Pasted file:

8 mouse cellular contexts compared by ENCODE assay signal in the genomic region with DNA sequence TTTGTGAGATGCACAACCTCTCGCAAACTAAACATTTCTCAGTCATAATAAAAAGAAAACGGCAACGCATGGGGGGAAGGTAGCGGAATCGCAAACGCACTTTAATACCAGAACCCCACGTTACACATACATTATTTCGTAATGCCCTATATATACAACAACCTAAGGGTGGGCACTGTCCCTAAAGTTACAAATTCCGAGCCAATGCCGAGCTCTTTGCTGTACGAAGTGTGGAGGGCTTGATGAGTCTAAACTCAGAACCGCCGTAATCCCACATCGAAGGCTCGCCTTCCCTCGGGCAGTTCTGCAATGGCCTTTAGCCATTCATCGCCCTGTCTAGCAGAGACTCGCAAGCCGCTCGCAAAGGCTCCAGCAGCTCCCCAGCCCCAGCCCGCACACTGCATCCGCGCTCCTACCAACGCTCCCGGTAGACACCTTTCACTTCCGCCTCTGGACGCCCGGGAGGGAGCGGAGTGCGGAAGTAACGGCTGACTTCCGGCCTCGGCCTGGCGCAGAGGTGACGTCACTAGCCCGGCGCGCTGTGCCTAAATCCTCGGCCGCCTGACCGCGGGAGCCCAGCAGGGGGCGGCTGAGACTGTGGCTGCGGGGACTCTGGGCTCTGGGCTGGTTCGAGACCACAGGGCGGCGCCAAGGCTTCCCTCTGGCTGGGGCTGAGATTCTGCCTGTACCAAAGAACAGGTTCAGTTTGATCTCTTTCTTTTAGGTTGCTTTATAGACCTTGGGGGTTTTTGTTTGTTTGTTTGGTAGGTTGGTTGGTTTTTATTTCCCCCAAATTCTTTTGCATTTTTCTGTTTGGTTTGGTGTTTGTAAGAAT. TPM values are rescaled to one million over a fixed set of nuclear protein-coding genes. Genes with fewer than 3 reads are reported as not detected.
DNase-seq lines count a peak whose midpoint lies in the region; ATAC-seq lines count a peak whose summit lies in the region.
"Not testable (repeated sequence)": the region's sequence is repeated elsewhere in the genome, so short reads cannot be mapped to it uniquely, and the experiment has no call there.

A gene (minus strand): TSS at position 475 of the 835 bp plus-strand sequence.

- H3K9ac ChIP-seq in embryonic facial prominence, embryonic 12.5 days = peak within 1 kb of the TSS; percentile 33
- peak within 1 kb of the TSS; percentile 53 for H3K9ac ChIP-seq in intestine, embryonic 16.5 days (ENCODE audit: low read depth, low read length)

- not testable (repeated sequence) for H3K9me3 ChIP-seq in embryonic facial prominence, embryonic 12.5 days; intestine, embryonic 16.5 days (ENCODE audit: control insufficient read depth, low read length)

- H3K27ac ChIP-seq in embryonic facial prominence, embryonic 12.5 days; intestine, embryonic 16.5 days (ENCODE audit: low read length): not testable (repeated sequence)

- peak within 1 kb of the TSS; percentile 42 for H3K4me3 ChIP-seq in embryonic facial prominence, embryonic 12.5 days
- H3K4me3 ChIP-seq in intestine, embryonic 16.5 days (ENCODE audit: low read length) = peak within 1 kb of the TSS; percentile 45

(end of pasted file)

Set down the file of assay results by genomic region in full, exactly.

8 mouse cellular contexts compared by ENCODE assay signal in the genomic region with DNA sequence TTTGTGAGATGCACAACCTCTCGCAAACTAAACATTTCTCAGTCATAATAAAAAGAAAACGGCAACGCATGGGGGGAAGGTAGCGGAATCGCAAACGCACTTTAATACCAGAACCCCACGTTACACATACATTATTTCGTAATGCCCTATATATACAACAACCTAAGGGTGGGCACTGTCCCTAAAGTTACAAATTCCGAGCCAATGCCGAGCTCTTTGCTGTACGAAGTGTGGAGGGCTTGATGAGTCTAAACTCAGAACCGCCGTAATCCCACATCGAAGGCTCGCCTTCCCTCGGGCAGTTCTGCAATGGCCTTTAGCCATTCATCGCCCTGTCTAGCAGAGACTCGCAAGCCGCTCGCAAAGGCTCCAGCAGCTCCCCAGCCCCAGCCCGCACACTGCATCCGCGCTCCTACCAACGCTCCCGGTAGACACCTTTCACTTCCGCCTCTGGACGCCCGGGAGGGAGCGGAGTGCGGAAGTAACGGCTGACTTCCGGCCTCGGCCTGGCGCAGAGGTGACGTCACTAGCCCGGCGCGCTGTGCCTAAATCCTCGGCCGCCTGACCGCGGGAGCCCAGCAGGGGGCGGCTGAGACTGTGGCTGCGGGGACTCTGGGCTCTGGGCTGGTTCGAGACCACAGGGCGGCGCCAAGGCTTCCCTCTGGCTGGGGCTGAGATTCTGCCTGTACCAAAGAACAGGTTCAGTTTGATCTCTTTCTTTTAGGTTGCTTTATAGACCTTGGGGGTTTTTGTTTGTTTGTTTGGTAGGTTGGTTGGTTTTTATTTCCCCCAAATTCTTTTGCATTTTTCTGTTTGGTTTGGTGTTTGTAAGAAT. TPM values are rescaled to one million over a fixed set of nuclear protein-coding genes. Genes with fewer than 3 reads are reported as not detected.
DNase-seq lines count a peak whose midpoint lies in the region; ATAC-seq lines count a peak whose summit lies in the region.
"Not testable (repeated sequence)": the region's sequence is repeated elsewhere in the genome, so short reads cannot be mapped to it uniquely, and the experiment has no call there.

A gene (minus strand): TSS at position 475 of the 835 bp plus-strand sequence.

- H3K9ac ChIP-seq in embryonic facial prominence, embryonic 12.5 days = peak within 1 kb of the TSS; percentile 33
- peak within 1 kb of the TSS; percentile 53 for H3K9ac ChIP-seq in intestine, embryonic 16.5 days (ENCODE audit: low read depth, low read length)

- not testable (repeated sequence) for H3K9me3 ChIP-seq in embryonic facial prominence, embryonic 12.5 days; intestine, embryonic 16.5 days (ENCODE audit: control insufficient read depth, low read length)

- H3K27ac ChIP-seq in embryonic facial prominence, embryonic 12.5 days; intestine, embryonic 16.5 days (ENCODE audit: low read length): not testable (repeated sequence)

- peak within 1 kb of the TSS; percentile 42 for H3K4me3 ChIP-seq in embryonic facial prominence, embryonic 12.5 days
- H3K4me3 ChIP-seq in intestine, embryonic 16.5 days (ENCODE audit: low read length) = peak within 1 kb of the TSS; percentile 45